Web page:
Is Being Data Centric Enough? Why Kesko Created a Cohesive Data Utilization Strategy Instead
Many companies are on a quest to change their relationship with data. Usually, the aim is to capture more data to gain better insights into their operations. At Kesko, the opposite was true. We already had a wealth of data at our disposal. We just needed to use it more effectively.
is one of the biggest trading sector operators in Finland and Northern Europe with three divisions and 1,800 stores across seven countries. We focus on profitable growth strategies by leveraging digitalization and digital services with a strong focus on sustainability targets.
I have spent the last five years at Kesko, and the last three as Development Manager. My main focus area is the Grocery Trade sector. One could say I am one of many; we work as a network of data experts in diverse and often isolated functions to ensure common targets. This makes Kesko's mission of a "One Unified K" possible. While individual roles and jobs may vary, our goals are the same: to understand our business needs and enact our data strategies while improving customer experience and striving for a digitized future—all while operating more sustainably.
To improve in these areas and develop a holistic vision for the future, Kesko had to harness its vast amount of data. We had to discover what it meant to lead with data when we already had so much data at our fingertips.
Taking Stock of Kesko’s Data Environment
A few years ago, even though Kesko’s data had plenty of depth, its functionality was limited. Accessing data required people with SQL skills to run queries on an ad-hoc basis. As a result, our teams were not as self-sufficient as we would have liked.
Data analysis took a great deal of time, which led to bottlenecks and a slowdown of our data pipeline. Let's have a look at our typical monthly financial process as an example. Managers, eager to analyze their sector's monthly performance, expected completed reports with relevant data within the first few days of a new month. This wasn’t realistic under Kesko’s older data gathering model. The finance team couldn’t surface all relevant information without the help of an analytics team member. Once they received the necessary data, they had to spend time checking and compiling the data into meaningful reports. Additionally, it was difficult to provide fast insights at critical moments. We relied heavily on Excel to connect various pieces of the puzzle, which was neither efficient nor sustainable.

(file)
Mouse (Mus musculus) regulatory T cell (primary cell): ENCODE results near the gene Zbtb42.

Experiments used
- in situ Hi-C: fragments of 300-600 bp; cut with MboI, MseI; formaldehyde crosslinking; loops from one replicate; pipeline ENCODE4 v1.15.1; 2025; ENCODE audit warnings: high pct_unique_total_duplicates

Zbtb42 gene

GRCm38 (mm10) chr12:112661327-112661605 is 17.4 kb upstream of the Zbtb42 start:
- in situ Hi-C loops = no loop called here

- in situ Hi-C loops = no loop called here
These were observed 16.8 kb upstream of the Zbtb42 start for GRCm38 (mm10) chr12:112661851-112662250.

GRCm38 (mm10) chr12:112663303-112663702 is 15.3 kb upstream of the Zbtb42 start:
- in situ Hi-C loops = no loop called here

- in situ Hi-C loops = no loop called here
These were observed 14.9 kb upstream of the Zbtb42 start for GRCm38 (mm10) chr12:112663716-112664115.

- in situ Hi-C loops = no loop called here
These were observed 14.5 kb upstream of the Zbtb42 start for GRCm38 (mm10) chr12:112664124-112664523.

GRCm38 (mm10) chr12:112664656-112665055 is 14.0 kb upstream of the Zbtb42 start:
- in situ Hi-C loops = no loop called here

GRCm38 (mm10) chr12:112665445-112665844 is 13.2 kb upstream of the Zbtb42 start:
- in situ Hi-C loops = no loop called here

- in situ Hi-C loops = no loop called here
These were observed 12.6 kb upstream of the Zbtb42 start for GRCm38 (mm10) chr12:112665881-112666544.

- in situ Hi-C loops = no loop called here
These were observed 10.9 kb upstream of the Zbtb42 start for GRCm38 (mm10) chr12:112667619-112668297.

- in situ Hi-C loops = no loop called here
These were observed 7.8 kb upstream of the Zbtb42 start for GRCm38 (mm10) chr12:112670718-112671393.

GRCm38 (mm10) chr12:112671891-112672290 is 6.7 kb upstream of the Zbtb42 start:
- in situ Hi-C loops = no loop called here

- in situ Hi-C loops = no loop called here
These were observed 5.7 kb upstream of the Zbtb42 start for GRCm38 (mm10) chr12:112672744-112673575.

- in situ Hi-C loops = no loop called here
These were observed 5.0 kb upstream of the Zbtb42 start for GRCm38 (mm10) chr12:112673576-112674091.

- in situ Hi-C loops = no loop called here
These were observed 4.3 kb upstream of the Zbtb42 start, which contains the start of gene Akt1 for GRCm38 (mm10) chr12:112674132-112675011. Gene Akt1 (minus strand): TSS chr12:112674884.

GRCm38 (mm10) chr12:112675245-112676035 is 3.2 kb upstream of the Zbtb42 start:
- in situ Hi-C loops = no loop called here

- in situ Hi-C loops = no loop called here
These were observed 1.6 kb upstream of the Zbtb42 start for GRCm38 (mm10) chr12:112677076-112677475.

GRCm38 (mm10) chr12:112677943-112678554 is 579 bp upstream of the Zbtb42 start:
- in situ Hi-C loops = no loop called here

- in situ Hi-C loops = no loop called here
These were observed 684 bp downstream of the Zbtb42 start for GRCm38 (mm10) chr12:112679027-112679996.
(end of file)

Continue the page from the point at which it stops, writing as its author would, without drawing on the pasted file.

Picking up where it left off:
Kesko recognized these pitfalls and luckily, had acquired to become more agile and improve BI for retailers. I came to Kesko a couple of years later, and it was my first time exploring such a detailed platform. I like to think of it as an evolved version of Cognos—stronger, more comprehensive, and with more self-service capabilities. Qlik Sense is also more accessible than other BI tools. It has a wealth of visualization options, it is super easy to build on, and generally provides much needed flexibility for different reporting needs. Qlik Sense also provides training opportunities to increase or expand your current knowledge base, constant feature development, and established version upgrades, all of which allows us to utilize its features to their full potential.
The decision to adopt Qlik Sense into wider use within Kesko was easy, and its usage trickled throughout the organization one use case at a time.
Robust Functionality Leads to Organic Growth
The Kesko analytics team discovered Qlik Sense in a project involving the development of retailer reporting. The Grocery Trade business model is retailer based, meaning individual stores are owned by entrepreneurs and operate under the Kesko brand. According to our contractual agreements, Kesko is responsible for managing and providing access to retailer sales data. It is on us to make their data available, although we didn’t have very evolved options for doing this previously. We saw that Qlik Sense offered a lot of potential for self-service access to sales reporting and figured we’d give it a try. It was a huge success, and we continued to expand.
Today, Kesko’s Grocery Trade division has widely adopted Qlik Sense as a core part of daily life, and other divisions have followed suit. It was functionality, not a sales pitch, that led to organic growth in usage, and we continue to find new places to build reports and extract analytics.
A New Data Strategy Requires a Shift in Data Culture
Even with Qlik Sense in our tech stack, Kesko’s data culture was still somewhat young. To move forward, we required a more cohesive data strategy, as data and analytics are creating increasing value for our business at both strategic and operational levels.
We aimed to review our overall architecture and data and analytics platform extensively to discover new opportunities for using data in more diverse ways, and increasingly in real time. Data itself is not valuable; rather, it is based on the benefits that can be produced using it.